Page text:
By the late 1870s the music of Czech composer Antonín Dvořák had already travelled all the way from Bohemia to Great Britain. It soon became so popular that in 1884 the man himself – with no English and never having been on a ship or seen the sea – arrived in London for the first of nine visits over the next twelve years.
Dvořák was also made an honorary member of what is now known as the Royal Philharmonic Society, following the example of such illustrious musicians as Mendelssohn, Rossini, Berlioz, Liszt, Wagner, Brahms and Verdi.
In this foreign land he and his travelling companion still stuck to their daily habits, such as rising at a very early hour well before their hosts.
They wandered along the London streets in search of breakfast elsewhere, and spying what they thought was a large café, they entered to order a meal but were eventually made to understand that they could not be served. For this was no public café but rather the Athenaeum private members club on Pall Mall!
Two years later Dvořák was staying in an even grander building after directing a performance of his oratorio St Ludmila at The Crystal Palace. Here, the composer was the guest of the proprietor of his British publishers Novello & Co, Henry Littleton, who lived nearby in a property named Westwood House on Westwood Hill, in what is today the Sydenham part of Lewisham borough.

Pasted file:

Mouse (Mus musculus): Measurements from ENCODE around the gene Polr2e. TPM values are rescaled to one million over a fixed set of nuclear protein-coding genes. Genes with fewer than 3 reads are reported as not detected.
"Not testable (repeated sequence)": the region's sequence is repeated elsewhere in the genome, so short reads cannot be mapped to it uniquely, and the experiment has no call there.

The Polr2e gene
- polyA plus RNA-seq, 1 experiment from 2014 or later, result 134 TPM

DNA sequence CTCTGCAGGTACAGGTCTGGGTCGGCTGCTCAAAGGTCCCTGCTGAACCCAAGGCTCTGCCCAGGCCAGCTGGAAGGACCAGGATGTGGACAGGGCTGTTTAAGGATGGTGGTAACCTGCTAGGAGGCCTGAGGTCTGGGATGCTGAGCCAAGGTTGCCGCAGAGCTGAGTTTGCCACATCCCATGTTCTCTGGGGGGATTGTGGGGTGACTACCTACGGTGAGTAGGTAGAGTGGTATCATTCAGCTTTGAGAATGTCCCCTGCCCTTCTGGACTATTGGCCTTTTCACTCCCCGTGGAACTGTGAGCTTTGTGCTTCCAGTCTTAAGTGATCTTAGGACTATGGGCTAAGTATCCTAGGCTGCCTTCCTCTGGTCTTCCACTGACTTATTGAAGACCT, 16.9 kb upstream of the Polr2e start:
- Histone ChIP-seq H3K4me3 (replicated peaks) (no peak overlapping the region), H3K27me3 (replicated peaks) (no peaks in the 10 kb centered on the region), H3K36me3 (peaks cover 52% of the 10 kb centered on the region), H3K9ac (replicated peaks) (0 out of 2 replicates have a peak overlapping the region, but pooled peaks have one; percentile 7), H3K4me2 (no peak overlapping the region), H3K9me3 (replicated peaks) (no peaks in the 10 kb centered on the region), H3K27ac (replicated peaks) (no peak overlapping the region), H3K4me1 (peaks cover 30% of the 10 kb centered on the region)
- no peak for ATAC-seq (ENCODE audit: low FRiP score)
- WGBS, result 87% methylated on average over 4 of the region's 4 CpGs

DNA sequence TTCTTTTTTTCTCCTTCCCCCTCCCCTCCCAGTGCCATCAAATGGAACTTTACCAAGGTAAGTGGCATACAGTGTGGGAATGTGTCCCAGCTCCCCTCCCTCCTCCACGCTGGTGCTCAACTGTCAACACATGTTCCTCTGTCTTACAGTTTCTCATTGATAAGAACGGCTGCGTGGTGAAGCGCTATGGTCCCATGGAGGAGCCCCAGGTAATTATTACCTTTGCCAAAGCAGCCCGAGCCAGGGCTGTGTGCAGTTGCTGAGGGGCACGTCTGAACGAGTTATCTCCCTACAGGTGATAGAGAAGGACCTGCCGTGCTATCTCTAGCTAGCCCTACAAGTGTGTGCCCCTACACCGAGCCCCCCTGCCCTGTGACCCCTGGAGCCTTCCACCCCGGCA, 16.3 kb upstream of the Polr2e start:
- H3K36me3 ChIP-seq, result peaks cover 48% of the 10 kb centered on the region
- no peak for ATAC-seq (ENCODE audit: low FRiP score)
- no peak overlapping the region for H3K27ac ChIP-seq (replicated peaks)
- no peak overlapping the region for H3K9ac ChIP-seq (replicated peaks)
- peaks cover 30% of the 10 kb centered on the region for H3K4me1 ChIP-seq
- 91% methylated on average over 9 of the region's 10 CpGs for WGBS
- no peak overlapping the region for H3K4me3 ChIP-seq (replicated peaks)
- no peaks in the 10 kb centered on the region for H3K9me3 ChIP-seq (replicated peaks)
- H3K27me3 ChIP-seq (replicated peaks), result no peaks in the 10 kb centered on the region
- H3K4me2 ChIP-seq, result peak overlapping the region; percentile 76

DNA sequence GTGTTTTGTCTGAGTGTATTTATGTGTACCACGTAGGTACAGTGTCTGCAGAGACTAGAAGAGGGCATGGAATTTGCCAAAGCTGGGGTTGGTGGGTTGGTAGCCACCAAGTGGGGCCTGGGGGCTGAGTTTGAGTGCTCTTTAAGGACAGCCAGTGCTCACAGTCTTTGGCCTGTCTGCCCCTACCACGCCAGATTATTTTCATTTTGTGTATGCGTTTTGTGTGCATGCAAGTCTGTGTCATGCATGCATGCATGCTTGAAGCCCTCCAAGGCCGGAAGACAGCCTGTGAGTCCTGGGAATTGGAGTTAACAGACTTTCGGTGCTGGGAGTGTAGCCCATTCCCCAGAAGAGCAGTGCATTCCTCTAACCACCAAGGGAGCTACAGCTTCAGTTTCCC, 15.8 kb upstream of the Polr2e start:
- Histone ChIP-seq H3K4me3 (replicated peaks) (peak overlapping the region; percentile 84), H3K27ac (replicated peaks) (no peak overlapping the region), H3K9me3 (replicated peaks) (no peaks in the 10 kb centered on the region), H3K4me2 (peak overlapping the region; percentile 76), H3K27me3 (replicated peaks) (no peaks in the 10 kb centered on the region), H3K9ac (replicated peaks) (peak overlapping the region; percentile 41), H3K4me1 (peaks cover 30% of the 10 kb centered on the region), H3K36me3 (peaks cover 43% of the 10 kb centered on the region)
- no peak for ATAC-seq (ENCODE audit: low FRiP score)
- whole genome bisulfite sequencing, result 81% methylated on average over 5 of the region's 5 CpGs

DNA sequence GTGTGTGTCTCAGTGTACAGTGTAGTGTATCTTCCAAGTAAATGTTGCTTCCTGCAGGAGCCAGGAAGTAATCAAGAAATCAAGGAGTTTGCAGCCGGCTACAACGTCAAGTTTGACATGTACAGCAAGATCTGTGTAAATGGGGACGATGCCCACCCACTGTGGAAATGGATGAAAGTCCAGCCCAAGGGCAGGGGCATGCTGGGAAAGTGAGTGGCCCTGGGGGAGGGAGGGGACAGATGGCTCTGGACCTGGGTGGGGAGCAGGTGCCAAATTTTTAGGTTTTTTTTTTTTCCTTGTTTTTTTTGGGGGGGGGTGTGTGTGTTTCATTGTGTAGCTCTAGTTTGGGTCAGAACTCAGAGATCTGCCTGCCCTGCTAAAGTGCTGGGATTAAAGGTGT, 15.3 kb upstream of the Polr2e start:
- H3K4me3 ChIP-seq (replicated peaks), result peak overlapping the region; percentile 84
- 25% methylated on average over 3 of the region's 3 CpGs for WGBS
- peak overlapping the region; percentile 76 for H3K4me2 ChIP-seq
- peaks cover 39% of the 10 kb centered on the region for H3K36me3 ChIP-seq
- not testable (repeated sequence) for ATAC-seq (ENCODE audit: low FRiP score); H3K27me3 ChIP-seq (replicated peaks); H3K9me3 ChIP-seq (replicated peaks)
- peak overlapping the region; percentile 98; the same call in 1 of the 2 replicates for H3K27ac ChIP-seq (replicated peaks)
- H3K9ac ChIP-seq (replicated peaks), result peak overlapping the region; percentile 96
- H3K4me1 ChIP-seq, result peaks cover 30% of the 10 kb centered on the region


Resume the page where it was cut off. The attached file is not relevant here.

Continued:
And some property it was! Littleton had bought the building in 1874 and began remodelling it in 1879 “as a Renaissance fantasy palace with a magnificent music room as its centrepiece.” It was in the manner of a red-brick French château, complete with gables, turrets, terraces, ornamental gardens, a carriage drive and an ornamental lodge.
No expense was spared – the fireplace alone cost £1000 (over £100,000 today). Doors were elaborately carved in mahogany, and the “magnificent music room” – which measured 60 feet by 30 feet – was also fitted in richly carved wood with a minstrel gallery at one end. The grounds of Westwood House covered five acres, and the picture below shows the house as it was in 1880.
In that music room in April 1886 Franz Liszt gave what turned out to be one of his last piano recitals, to an audience of around 400. Later that year, Dvořák also made use of the room to perform some of his own music, as well as being interviewed by the Pall Mall Gazette in what the reporter called “Mr. Littleton’s charming villa at Sydenham, which is becoming famous as a resort of distinguished musicians.” The photo of Dvořák above was taken in the house.
In 1890, having conducted his Symphony No.8 at St James’s Hall near Piccadilly, Dvořák came again to stay at Westwood House. Due to Henry Littleton’s sudden death in 1888, this time it was as the guest of Henry’s son, his successor at Novello’s, Alfred Littleton.
In 1895 the house was put up for sale but it was not until four years later that it was again occupied, now as an orphanage run by the National Union of Teachers. It remained as such until 1952 when the building was demolished to make way for the Sheenewood Estate. Today a care home stands there, having kept the name of Westwood House.
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